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It's About Time

“This month is to be for you the first month, the first month of your year.” — Exodus 12:2

The Torah portion for this week is Bo, which means “come,” from Exodus 10:1–13:16, and the Haftorah is from Jeremiah 46:13–28.

The first verses in Chapter 12 indicate the very first commandment officially given to the nation of Israel. It is the commandment to sanctify the New Moon and proclaim the new month. While the rest of the world follows the Gregorian calendar, which is based on the movements of the sun, Judaism follows the lunar cycle. The start of each month is dependent on the new moon.

Here is how it worked in ancient times: Once the people settled in the land of Israel, a court was set up called the Sanhedrin. Two witnesses who saw the appearance of the new moon would go to the court in Jerusalem and testify to what they saw. If the court was satisfied with their testimony, the new month would be proclaimed. Bonfires would be lit on mountaintops so that the whole country would know that a new month had begun.

Interestingly, if for some reason the court didn’t accept a truthful testimony or did accept a false one, it didn’t change the status of the month. The month was when the court said it was — no matter what. That meant that even if the court was technically wrong, they were still legally correct. Even if every holiday of the month was technically on the “wrong” day, God accepted the worship as if it were on the right one.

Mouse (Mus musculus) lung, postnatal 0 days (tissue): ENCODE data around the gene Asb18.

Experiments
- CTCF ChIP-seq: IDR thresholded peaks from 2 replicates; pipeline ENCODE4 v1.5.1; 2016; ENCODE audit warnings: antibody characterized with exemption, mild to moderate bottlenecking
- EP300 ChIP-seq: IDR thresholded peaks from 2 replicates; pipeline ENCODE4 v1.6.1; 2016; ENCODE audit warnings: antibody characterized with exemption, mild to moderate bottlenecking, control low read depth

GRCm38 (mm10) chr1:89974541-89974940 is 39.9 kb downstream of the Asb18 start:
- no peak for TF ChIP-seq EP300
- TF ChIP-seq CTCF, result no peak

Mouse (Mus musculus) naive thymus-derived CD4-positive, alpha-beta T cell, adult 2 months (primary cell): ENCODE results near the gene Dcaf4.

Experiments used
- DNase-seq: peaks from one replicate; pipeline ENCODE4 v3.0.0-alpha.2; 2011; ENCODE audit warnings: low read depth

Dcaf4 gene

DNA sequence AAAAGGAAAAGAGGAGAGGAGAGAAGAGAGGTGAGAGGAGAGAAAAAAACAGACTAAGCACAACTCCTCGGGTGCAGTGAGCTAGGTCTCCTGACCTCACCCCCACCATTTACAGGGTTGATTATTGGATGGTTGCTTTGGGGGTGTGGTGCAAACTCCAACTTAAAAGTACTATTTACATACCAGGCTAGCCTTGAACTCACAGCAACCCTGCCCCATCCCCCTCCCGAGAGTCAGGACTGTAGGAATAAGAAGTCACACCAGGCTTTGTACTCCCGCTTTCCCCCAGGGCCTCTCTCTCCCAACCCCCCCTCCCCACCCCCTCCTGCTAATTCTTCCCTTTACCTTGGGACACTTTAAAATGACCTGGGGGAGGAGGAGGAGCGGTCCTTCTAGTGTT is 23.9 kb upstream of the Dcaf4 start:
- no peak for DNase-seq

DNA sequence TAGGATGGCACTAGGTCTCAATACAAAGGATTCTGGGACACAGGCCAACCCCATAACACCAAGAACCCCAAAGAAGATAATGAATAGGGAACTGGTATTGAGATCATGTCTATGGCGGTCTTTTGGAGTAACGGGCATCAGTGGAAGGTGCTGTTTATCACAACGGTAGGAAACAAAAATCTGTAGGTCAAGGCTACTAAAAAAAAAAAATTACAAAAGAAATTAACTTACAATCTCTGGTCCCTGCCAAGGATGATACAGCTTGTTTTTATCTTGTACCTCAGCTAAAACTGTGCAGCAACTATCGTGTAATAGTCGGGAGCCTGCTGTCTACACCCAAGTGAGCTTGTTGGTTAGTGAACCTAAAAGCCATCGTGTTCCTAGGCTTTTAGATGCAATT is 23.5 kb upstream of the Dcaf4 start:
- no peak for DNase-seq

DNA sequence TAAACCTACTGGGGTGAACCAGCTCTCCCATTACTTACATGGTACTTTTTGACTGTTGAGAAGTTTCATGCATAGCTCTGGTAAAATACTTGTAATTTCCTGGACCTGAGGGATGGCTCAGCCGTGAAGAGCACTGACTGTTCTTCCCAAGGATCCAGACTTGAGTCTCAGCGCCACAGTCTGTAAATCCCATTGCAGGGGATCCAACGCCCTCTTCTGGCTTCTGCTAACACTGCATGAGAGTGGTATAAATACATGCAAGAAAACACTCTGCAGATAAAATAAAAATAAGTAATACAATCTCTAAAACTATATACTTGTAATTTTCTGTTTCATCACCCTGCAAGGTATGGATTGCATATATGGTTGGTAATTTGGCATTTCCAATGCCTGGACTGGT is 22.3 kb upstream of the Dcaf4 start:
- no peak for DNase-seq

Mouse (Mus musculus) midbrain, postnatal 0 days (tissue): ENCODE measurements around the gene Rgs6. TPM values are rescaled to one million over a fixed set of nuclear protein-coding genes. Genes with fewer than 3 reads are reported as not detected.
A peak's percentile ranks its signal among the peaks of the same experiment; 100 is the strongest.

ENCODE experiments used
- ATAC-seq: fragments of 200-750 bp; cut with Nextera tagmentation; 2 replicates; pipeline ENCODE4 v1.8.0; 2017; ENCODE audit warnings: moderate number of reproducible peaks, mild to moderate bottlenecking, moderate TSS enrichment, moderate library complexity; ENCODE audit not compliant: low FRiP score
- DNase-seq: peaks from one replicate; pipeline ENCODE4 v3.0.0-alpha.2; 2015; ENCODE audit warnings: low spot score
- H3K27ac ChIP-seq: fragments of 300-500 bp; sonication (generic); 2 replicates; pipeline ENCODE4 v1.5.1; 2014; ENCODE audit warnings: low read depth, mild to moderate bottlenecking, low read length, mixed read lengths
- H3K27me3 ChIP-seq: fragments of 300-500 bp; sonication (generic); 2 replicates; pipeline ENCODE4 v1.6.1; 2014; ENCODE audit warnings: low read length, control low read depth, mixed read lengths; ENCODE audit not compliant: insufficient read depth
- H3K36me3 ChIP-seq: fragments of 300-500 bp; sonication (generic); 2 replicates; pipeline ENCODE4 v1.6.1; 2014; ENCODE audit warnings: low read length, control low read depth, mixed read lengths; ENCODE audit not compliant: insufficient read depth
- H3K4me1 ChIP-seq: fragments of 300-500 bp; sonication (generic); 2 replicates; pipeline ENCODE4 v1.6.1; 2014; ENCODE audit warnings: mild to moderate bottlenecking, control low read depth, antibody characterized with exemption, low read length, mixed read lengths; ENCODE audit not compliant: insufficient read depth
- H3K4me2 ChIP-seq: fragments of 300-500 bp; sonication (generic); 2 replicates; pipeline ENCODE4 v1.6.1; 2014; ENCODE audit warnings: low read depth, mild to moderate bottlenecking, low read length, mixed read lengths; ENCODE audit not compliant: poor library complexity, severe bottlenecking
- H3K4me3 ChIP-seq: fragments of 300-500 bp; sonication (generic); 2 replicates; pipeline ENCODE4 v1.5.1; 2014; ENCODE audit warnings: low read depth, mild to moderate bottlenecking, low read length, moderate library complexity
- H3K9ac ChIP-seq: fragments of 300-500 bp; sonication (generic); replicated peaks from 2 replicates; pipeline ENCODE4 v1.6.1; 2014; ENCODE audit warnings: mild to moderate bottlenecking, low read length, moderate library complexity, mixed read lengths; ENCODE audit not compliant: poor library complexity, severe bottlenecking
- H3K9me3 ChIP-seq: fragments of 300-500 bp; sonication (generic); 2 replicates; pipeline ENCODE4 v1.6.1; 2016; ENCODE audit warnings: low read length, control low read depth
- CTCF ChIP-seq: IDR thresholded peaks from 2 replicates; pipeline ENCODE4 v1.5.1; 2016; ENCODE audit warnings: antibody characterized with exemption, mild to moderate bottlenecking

The Jewish sages teach that this illustrates a profound idea that God wants us to know: We are not subject to time; time is subject to us. God gave us the power to rule over time!

Many people lead lives that are controlled by the clock. Time is their master. But the Bible tells us that we have only one Master — God Almighty. We are the masters of our time.  

No one suggests that we can ignore the constraints of time. Time is a reality that we live with in this physical world. But how do we approach our time? Do we use it as the gift that it is, or do we let it use us and abuse us? Do we let it bring us down, depress us, and compress us? Or do we use it to reach our goals, serve our Creator, and contribute to His world?

God wants us to make time work for us and not the other way around. We can do that by taking advantage of the time that we are given and making every moment count. When we make our schedules, we should determine them by God’s will first and the clock’s tick second. In this way, time will serve us, and we will serve the Lord.

With prayers for shalom, peace,

Rabbi Yechiel Eckstein
Founder and President

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